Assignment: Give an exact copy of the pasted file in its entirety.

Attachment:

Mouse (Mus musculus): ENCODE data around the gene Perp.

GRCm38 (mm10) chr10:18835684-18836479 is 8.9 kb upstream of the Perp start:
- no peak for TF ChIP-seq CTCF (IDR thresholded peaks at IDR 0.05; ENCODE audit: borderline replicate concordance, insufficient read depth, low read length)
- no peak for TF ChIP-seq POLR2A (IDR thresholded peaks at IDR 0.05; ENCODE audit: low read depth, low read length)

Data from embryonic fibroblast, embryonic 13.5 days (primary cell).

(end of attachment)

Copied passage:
Mouse (Mus musculus): ENCODE data around the gene Perp.

GRCm38 (mm10) chr10:18835684-18836479 is 8.9 kb upstream of the Perp start:
- no peak for TF ChIP-seq CTCF (IDR thresholded peaks at IDR 0.05; ENCODE audit: borderline replicate concordance, insufficient read depth, low read length)
- no peak for TF ChIP-seq POLR2A (IDR thresholded peaks at IDR 0.05; ENCODE audit: low read depth, low read length)

Data from embryonic fibroblast, embryonic 13.5 days (primary cell).